Current Student, Mase Woodland, Provides 2nd Account of CUA LIS’ Tenth Annual Art and Museum Libraries Institute

Photo by Anne McDonough. L-R, Back-ish: Sally Stokes, Keegan Johnson, Colleen Funkhouser, Masetsaba Woodland, Christopher Needham, and Kirsten Mentzer. L-R Front-ish: Ellen Hungate, Clara Bannigan, Ruth Rasby, Erin Sidwell, Laura Seifert, Julia Manning, Mark Brzozowski.

On June 26, 2015, students in the Art and Museum Libraries Institute visited the Historical Society of Washington, D.C., housed in the former Carnegie library building at 801 K St. N.W. Photo by Anne McDonough. L-R, Back-ish: Sally Stokes, Keegan Johnson, Colleen Funkhouser, Masetsaba Woodland, Christopher Needham, and Kirsten Mentzer. L-R Front-ish: Ellen Hungate, Clara Bannigan, Ruth Rasby, Erin Sidwell, Laura Seifert, Julia Manning, Mark Brzozowski.

Still wondering what a summer course at CUA feels like? Current student, Mase Woodland, provides a second personal account of the Tenth Annual Art and Museum Libraries Institute. You can view the first account here.

Instructed by CUA LIS Adjunct Faculty member, Sally Stokes, the week-long course took place this past June, and below, is Ms. Woodland’s reflection on the experience:

Taking the Art and Museum Libraries Institute is like having a secret pass to the behind the scenes major cultural institutions in D.C. We had the opportunity to have an inside look at these major institutions and see how they worked. Every day I was excited to see what treasures we would be allowed to see and (in some cases) touch. It was like an elementary school field trip, only instead of going to the zoo and seeing turtles I saw Marjorie Merriweather Post’s dinner menus and invitations from presidents. I knew that each time we got off the bus I would learn something that would prepare me for my career in the CHIM field.

Everyone we spoke with at each institution was gracious and willing to share their knowledge. One of the main benefits of this institute was speaking to the variety of professionals who were at various points in their careers, and to see in a hands on way what jobs are possible in the field. We got to learn the day to day of being a professional archivist/director/manager/librarian. We also got to learn about steps we could take to advance in the world of art and museum librarianship. It was also rewarding to know how their careers began and how they ended up in their current positions and that there was not one way to become a librarian or archivist. Sally and Mark were wonderful in connecting us to the material and the institutions and the making sure the institute was as beneficial as possible.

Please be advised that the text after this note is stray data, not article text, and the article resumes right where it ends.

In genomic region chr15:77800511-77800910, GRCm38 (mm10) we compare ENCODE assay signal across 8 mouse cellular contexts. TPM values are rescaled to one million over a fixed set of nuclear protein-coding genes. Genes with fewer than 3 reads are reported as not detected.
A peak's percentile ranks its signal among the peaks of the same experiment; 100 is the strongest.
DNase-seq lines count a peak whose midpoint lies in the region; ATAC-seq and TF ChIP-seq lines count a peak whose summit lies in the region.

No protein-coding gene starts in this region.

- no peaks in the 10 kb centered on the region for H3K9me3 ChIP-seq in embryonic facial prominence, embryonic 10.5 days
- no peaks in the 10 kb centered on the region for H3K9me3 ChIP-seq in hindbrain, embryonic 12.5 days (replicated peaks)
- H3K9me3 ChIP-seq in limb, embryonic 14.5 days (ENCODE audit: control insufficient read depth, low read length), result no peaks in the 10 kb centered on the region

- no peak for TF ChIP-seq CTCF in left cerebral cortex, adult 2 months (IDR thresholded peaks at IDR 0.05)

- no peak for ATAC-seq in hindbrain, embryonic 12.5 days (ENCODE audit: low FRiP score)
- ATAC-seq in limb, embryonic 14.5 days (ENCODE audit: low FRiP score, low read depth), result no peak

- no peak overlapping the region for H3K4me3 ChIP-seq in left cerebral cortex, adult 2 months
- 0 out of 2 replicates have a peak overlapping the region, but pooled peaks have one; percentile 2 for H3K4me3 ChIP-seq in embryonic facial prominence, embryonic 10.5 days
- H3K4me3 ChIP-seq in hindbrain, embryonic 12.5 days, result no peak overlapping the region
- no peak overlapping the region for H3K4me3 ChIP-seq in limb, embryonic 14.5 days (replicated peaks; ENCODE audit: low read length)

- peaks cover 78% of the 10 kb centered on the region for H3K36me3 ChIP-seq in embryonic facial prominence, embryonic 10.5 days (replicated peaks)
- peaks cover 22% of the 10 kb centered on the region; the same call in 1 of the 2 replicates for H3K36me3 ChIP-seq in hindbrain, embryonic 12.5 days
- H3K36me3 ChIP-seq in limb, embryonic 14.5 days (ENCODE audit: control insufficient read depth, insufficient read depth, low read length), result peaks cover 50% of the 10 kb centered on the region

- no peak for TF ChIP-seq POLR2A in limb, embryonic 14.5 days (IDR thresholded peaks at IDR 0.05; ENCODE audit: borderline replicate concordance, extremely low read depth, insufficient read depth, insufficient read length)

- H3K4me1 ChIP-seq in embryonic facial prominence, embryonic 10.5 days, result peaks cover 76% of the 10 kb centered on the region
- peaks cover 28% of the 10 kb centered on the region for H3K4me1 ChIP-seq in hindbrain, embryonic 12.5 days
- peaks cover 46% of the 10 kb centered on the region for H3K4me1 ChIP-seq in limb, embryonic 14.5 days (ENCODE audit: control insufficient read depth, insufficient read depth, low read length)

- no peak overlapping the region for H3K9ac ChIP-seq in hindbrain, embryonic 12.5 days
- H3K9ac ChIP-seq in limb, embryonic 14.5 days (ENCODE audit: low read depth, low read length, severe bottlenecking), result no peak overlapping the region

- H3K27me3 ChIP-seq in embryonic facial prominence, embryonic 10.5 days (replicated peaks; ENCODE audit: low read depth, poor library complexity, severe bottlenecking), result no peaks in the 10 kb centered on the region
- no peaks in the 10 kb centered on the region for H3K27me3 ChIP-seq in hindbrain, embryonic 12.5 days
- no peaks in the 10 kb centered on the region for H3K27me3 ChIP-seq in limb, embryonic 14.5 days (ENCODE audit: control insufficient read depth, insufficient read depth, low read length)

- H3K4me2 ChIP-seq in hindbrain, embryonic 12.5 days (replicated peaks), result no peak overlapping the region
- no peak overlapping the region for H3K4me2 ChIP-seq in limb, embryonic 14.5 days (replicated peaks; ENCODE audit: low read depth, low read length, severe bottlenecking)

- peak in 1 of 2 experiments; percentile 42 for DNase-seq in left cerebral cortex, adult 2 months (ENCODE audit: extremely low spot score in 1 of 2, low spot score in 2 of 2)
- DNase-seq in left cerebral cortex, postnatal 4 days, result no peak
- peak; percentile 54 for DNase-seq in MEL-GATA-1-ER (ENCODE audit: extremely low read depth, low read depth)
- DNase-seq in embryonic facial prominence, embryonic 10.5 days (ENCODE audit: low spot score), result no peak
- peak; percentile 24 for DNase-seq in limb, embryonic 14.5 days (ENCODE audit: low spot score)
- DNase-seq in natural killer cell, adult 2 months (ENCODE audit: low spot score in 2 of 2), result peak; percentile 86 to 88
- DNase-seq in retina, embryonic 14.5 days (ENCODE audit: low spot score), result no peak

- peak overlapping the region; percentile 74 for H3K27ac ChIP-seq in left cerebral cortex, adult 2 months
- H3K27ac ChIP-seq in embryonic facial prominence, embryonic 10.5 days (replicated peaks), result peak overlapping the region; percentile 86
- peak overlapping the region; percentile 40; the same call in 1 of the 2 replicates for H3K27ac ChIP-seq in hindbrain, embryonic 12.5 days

All of the experiences during that intense week are meaningful. I saw libraries and archives I did not even know existed. It opened my eyes to the possibilities in the field. Seeing the diverse natures of these libraries and archives gives me a concrete idea of what my future in the world of cultural heritage and information management can be. Here are some of the experiences we had:

  • I was not aware of the research library at Dumbarton Oaks before this class. There we saw firsthand the development of a project from the raw materials to the finalized hybrid online/physical exhibition.
  • At the Textile Museum at George Washington University we saw how the librarian was constantly working towards making the collection as accessible as possible. According to her “The future is in special collections.”
  • President Lincoln’s Cottage was a completely different museum experience and encouraged a different way of thinking about communicating ideas and history in an accessible way.
  • The Archives of the National Gallery of Art is a working archive and having a detailed explanation of what that means in an institution like the NGA is not something that students typically have access to outside of an internship.
  • At Hillwood Museum and Garden connecting the archive to the library collected by Meriwether Post, as well as the actual museum she created really enriched the visit.

Overall, hearing about the origins of these collections from the people who chose to take care of them was enlightening and meaningful. I enjoyed learning from these prominent professionals and through these experiences, in addition to the readings and my classmates in the institute. I learned so much invaluable information in those five days that I will carry with me through the rest of my MLIS coursework and in my career. It does not matter where someone is in their degree, this class will offer new information and experiences they won’t get anywhere else.

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